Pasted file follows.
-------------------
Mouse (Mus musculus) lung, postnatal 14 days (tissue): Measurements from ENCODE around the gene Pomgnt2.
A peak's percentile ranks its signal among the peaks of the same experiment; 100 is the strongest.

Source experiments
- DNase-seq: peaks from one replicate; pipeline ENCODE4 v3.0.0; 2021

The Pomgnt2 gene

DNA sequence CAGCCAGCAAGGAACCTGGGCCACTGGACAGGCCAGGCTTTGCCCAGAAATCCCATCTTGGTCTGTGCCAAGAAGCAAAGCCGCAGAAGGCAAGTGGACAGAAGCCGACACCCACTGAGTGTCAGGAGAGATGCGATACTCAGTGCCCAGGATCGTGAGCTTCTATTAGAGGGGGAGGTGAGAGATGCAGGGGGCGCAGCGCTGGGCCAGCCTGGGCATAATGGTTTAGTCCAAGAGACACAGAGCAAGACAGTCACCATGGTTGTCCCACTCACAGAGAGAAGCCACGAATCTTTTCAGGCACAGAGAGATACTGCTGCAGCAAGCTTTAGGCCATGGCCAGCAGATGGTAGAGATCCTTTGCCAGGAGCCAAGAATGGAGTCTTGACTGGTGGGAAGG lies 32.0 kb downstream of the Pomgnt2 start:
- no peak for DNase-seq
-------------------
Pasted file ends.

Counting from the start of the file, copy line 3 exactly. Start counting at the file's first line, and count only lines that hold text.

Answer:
Source experiments